Related topics

Clothier Says Camby Charged $1,000 Worth of Clothes to Would-be Agent

June 12, 1996

HARTFORD, Conn. (AP) _ A clothier says Marcus Camby and two of his friends charged at least $1,800 worth of clothes to the credit card account of the Hartford trial lawyer who wanted to be Camby’s agent.

Jack Daswani, owner of Daswani and Sons, Inc., in West Hartford, said in a statement that he sold Camby’s two friends suits each worth $400 in January, and $1,000 worth of clothes to Camby that the Massachusetts All American himself picked out April 1.

All the sales were charged to the credit card of Wesley S. Spears, the Hartford trial lawyer who Camby has accused of trying to blackmail him in a failed attempt to woo him as a client.

Camby’s friends wore their Daswani suits in a promotional video intended to induce Camby to sign a contract with Spears.

Portions of the promotional video and a copy of the written statement by Daswani were released to The Hartford Courant by Spears’ lawyer, Hubert J. Santos.

The video, produced by Spears, was shown to Camby sometime during last season, according to Santos. In the video, Tamia Murray and Boris Wray, two of Camby’s closest friends, explain that they were part of a team put together by Spears to represent Camby. They described what they would do for the player if he signed with Spears.

The video could be violation of NCAA rules.

``If the agent is trying to induce the player through friends, that’s a violation,″ said Athena Yiamouyiannis, director of legislative services for the NCAA.

Camby, Murray and Wray were unavailable for comment.

ProServ Attorney James Bryant, representing Camby, reached in Enid, Okla., would not comment. He said he had talked with state prosecutors Tuesday and was asked not to comment publicly on the case.

The Hartford State’s Attorney’s office launched a criminal investigation after Camby filed a complaint last week saying Spears tried to blackmail him into signing a contract.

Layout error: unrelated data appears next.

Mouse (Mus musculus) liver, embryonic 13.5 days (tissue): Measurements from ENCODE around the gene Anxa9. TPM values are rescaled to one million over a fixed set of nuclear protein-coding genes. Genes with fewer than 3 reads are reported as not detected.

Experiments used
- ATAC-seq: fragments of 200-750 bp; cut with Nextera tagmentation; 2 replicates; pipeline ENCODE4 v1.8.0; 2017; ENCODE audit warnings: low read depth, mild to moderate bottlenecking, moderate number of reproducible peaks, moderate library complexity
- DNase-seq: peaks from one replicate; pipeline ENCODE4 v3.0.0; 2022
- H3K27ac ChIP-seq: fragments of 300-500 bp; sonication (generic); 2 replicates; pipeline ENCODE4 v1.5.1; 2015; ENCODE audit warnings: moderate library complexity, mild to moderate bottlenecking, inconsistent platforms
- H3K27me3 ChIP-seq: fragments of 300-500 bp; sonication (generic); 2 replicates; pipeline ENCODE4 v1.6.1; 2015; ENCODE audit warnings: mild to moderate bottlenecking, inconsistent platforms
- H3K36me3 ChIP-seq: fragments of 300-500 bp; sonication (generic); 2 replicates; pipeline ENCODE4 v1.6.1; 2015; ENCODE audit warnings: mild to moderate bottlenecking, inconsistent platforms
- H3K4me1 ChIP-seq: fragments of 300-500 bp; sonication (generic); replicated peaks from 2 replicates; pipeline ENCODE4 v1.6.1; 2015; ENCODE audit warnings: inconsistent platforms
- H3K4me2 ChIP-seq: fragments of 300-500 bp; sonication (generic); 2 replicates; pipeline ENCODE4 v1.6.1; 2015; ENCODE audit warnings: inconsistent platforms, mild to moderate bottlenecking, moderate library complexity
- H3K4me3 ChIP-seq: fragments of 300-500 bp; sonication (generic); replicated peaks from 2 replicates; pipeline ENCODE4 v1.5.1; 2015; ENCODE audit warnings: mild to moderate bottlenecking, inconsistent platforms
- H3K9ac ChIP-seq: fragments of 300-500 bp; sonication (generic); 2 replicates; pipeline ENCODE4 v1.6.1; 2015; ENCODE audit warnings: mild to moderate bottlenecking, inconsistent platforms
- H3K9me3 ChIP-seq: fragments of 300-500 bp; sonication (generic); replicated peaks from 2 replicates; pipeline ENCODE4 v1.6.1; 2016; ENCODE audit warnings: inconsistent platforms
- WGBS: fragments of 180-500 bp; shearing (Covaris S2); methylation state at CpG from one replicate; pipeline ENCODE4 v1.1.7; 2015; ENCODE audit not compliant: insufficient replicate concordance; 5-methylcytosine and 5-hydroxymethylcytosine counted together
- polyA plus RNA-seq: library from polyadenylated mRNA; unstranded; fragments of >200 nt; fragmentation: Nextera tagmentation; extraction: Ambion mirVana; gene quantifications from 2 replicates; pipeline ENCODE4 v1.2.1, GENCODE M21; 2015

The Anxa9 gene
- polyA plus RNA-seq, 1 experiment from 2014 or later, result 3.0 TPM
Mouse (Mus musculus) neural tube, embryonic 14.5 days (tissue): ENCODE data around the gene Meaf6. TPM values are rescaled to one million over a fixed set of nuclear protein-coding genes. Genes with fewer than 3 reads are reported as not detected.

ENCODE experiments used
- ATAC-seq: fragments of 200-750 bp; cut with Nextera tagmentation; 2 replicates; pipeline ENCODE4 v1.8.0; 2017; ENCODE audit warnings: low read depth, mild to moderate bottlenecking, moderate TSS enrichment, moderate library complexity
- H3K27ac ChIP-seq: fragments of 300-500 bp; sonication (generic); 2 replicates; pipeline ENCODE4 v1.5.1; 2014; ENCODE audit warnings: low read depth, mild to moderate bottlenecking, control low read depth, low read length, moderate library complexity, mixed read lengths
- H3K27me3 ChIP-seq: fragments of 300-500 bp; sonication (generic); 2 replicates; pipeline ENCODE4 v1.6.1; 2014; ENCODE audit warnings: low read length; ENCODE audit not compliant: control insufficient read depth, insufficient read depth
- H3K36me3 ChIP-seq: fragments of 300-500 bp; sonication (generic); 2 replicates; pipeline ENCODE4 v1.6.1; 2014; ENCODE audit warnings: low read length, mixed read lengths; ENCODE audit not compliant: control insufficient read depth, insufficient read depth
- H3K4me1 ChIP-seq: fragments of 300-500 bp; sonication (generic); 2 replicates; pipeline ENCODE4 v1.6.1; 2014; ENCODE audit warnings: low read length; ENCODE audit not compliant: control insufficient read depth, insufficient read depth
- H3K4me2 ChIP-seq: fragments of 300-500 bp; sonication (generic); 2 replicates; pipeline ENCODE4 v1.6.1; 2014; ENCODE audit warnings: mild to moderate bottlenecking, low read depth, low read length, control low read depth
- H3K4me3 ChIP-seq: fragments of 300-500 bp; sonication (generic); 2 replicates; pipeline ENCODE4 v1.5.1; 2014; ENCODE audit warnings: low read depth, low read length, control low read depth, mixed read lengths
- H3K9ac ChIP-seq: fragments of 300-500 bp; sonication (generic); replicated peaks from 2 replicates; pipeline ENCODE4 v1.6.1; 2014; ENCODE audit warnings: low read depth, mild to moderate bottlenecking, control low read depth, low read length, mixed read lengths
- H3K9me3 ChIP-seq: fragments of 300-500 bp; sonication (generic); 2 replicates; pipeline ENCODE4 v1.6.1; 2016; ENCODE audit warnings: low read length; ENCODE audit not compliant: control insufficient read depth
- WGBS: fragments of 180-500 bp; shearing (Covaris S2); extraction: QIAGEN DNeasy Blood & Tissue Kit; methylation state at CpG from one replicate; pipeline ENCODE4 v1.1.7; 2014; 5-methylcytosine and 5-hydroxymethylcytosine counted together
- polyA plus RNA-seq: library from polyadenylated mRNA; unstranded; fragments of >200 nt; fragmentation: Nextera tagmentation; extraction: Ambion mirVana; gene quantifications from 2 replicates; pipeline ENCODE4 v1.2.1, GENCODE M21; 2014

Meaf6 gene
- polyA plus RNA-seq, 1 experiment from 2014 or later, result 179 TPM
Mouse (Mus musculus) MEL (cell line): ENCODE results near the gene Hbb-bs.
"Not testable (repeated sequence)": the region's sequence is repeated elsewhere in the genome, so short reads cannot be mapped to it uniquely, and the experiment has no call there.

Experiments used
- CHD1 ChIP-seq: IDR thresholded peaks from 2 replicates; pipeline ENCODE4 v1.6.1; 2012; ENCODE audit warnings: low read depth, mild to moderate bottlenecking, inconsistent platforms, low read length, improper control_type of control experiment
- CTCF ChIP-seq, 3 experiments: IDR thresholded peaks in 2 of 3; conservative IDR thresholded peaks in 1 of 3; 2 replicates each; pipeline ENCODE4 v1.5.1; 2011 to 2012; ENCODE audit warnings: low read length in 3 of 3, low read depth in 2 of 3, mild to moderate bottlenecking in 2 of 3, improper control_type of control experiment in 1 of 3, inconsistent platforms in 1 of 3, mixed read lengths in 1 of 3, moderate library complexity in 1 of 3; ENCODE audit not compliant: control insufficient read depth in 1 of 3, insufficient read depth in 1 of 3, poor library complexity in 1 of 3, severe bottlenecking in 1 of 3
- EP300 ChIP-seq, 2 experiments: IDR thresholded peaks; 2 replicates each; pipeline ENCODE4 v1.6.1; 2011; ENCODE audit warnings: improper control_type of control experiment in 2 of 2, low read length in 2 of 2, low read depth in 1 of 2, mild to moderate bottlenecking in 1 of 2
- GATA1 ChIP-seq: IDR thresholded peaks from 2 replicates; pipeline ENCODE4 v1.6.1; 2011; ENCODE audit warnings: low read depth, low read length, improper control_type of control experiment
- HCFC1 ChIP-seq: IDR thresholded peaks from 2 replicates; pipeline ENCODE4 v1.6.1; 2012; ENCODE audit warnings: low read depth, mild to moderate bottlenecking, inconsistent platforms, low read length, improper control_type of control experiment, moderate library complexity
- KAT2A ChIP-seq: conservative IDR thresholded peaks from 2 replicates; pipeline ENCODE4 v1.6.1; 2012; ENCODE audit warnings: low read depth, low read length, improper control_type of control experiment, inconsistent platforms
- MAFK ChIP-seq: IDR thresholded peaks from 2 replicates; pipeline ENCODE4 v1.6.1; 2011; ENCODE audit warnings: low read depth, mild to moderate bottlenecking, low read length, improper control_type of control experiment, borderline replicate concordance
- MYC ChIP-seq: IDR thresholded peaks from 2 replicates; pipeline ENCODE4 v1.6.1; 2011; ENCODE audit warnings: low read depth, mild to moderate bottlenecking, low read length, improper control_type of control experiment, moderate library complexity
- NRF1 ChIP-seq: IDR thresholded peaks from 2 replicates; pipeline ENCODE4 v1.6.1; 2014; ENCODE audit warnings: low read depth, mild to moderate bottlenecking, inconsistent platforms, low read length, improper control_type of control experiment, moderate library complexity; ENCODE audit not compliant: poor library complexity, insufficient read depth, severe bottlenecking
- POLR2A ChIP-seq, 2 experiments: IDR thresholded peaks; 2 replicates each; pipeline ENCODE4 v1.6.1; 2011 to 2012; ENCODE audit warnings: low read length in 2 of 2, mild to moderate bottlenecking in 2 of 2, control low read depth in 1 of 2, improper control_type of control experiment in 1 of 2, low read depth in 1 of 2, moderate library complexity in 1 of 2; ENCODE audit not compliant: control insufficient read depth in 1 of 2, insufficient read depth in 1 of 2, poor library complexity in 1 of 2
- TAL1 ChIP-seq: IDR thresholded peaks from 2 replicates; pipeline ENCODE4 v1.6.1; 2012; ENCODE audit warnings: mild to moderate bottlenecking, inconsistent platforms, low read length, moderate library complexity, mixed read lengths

Camby decided to forego his senior year at UMass and entered the NBA draft. He is expected to be among the first three draft choices June 26.

A friend of the Camby family has said Spears told him he spent up to $75,000 on Camby and his friends while trying to get the basketball star to sign a contract.

Camby admitted taking $1,000 in cash from Spears after the season was over, and said he got a pendant and two gold chains worth $5,300 from Murray and Wray. He said he later learned the jewelry had been purchased by Spears.

He also said in a tape-recorded interview published by The Courant last week that he received ``a couple thousand″ from another agent, John Lounsbury, between his sophomore and junior years. Since then Bryant has said Camby never said that.

If friends benefit from a student-athlete’s athletic ability, that is considered an extra benefit and a violation of NCAA rules.

``We would have to look at it on a fact-by-fact basis,″ Yiamouyiannis said.

If Camby accepted a sport coat from Daswani’s shop during the season, it would be an NCAA violation. Santos said Murray took a sport coat for Camby with him, apparently in late January, when he left the store. No one could say when Camby received the coat.

If Camby’s friends accepted the suits it also could be a technical violation of NCAA rules, said David Berst, NCAA group executive director for enforcement and eligibility appeals.

But, Berst added, if Camby didn’t know they took inducements from a potential agent, sanctions against UMass would be unlikely. However, if Camby learned the source of the suits or the sport coat during the season, Berst said the school’s NCAA Tournament revenue and victories _ estimated to be about $160,000 _ could be in jeopardy.